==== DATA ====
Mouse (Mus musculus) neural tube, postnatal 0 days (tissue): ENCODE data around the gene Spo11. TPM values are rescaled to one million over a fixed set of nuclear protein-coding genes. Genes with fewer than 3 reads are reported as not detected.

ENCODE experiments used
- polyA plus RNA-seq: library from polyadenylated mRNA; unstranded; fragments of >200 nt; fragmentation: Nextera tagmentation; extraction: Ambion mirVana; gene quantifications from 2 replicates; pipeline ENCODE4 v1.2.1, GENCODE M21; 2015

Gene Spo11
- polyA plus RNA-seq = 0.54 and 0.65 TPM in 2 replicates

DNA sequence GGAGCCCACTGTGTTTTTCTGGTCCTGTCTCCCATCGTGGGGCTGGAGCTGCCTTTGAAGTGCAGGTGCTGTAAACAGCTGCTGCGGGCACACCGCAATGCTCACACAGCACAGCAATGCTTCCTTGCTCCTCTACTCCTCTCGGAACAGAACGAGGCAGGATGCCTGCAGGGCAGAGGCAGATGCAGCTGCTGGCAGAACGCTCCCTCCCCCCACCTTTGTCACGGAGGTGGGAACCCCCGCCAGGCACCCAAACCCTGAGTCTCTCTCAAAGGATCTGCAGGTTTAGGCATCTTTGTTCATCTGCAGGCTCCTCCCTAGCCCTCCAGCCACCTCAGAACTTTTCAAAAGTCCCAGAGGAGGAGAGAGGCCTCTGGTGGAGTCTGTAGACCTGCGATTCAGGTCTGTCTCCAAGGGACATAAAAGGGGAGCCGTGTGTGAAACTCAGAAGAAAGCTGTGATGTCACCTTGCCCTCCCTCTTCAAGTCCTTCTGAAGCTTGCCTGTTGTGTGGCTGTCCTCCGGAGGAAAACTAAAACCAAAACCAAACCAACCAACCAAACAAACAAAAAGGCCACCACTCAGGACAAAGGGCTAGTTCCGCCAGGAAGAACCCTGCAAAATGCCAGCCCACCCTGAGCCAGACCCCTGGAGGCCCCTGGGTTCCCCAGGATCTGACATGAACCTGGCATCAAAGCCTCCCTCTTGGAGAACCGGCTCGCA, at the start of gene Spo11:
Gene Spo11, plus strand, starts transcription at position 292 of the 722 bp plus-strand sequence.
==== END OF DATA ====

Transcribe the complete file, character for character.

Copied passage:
Mouse (Mus musculus) neural tube, postnatal 0 days (tissue): ENCODE data around the gene Spo11. TPM values are rescaled to one million over a fixed set of nuclear protein-coding genes. Genes with fewer than 3 reads are reported as not detected.

ENCODE experiments used
- polyA plus RNA-seq: library from polyadenylated mRNA; unstranded; fragments of >200 nt; fragmentation: Nextera tagmentation; extraction: Ambion mirVana; gene quantifications from 2 replicates; pipeline ENCODE4 v1.2.1, GENCODE M21; 2015

Gene Spo11
- polyA plus RNA-seq = 0.54 and 0.65 TPM in 2 replicates

DNA sequence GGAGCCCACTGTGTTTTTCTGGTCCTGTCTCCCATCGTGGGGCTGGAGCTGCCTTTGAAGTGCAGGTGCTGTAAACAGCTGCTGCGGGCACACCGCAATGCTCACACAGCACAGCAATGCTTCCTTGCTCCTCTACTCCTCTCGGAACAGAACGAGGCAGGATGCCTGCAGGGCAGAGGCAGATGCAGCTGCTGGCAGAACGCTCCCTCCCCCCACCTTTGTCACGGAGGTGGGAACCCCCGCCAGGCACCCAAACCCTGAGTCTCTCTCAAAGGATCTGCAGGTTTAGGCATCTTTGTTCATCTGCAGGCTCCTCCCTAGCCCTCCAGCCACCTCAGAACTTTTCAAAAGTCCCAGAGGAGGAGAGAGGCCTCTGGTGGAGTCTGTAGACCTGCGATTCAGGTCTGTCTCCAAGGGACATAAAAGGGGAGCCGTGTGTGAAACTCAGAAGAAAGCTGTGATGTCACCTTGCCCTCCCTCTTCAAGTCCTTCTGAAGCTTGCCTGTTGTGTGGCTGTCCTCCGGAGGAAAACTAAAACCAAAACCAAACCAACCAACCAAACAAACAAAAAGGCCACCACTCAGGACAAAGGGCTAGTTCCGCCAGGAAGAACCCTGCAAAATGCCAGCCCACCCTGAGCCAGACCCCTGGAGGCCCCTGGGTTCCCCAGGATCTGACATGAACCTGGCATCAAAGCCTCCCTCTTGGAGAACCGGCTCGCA, at the start of gene Spo11:
Gene Spo11, plus strand, starts transcription at position 292 of the 722 bp plus-strand sequence.